[ snip ]
+1 on github --- if we are to continue maintaining the svn
I feel that git has the best tools to work with it (git-svn, which
standard with git).
-1 on github and git in general. I realize that all the cool kids are
doing it, but Dojo has evolved to forge agreement, not to make
disagreement cheap. I want local commits in SVN, but the fundamental
thesis of DVCS is simply wrong for something like the Foundation.
Potential pros in my mind with github:
* easier to work with patches (historically we've been not so great
about bit rot and patches)
git doesn't solve the "it's hard to get eyes on patches" problem.
That's a social thing, and it's just a much a social thing w/ git as
it is w/ svn. This is a +0.
* easier to work with branches (we're not great about branching major
Agreed. But we've made this hard on ourselves too by not using a sane
SVN layout. Git won't magically fix that any more than just fixing our
SVN layout would. -0.
* social features around contributing and collaborating (I know, this
sounds nebulous, but it is a great way for new people to get involved
I'll buy that the ease of creating clones might feel liberating w/
git, and that SVN is squarely in the past since it doesn't deal w/
CL's and have local commits. These are personal frustrations of mine,
but they're not outweighed by:
* having bug tracking integration w/ the SCM in both directoins
* being able to enforce pre/post commit hooks
* the significantly simpler "who gave you this code?" chain in most
situations w/ SVN vs. git.
I'm not sure I buy the argument that it makes disagreement cheap, as
we've always made it pretty cheap to disagree. ;)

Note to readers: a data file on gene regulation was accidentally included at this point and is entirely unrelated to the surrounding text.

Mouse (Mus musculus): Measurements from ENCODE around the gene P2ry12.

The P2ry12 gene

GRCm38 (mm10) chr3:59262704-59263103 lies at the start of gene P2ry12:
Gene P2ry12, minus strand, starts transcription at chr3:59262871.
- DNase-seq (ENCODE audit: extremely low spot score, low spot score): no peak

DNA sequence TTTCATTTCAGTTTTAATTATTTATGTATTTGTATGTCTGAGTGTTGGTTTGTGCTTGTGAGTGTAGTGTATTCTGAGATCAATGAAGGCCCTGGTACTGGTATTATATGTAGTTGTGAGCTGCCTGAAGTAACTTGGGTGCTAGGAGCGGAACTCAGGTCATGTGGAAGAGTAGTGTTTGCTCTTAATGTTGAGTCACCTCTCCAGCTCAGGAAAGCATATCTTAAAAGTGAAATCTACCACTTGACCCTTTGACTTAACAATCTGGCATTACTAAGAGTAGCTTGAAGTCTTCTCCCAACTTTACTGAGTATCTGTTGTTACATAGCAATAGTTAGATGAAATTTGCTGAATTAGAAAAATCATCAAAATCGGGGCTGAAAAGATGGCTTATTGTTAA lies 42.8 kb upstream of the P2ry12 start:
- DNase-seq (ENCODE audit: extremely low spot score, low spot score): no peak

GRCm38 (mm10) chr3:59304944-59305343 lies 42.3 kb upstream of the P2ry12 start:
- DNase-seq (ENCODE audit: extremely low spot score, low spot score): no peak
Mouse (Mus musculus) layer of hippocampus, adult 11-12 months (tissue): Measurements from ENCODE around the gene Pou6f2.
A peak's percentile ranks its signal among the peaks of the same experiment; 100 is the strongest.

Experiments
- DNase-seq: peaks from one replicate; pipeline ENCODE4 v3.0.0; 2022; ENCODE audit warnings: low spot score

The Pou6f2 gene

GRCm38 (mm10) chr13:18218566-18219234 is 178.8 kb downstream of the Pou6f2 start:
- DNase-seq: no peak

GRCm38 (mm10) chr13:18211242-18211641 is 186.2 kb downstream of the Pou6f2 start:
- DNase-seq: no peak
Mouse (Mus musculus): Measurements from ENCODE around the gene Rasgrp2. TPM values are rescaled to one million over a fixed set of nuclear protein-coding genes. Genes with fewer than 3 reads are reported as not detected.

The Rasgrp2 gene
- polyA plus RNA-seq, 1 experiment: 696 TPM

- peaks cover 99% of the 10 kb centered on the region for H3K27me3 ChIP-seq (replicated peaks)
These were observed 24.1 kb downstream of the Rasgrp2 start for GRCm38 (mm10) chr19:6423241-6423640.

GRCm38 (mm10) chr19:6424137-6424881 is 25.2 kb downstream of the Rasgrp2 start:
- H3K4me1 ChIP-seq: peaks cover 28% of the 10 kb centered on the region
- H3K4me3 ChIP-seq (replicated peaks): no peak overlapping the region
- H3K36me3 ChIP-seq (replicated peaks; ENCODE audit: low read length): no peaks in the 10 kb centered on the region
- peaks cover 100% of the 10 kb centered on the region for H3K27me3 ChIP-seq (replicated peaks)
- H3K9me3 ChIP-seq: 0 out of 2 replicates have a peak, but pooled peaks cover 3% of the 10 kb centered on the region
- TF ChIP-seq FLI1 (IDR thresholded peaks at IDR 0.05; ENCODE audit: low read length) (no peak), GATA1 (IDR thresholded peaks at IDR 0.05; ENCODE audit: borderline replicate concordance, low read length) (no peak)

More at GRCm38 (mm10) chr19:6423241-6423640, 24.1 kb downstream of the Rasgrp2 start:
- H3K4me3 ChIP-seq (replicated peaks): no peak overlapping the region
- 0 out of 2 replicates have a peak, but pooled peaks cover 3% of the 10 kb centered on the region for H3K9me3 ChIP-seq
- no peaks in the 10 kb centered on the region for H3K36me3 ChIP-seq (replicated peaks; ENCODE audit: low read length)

We've made it expensive to carry disagreements forward. Forks are
disagreements that you don't have the social graces to work through.
Making long-term disagreement expensive is a good and healthy thing.
Compromise is the essence of what Dojo is. Many things are hard, and
they require tradeoffs. Dojo makes informed tradeoffs. We do that by
creating a fora where people *need* to come to agreement, and our
current SCM has our back there.
I think there's
potential to make it easier to show different approaches and then come
to a resolution, and would argue that it expedites resolution.
I'll buy that. But we don't need github for that. Individuals can
already git-svn wrap our current tree to get that effect.
I think it's worth at least exploring, and I'd definitely like to hear
from Peter Higgins and others who have been using it for other things.
While I appreciate the potential social ramifications of changing a
we use, I'd like to strongly consider why it is benefiting other
projects and if it can benefit us, as is the case with any other tool
that's getting highly favorable reviews from people we trust.
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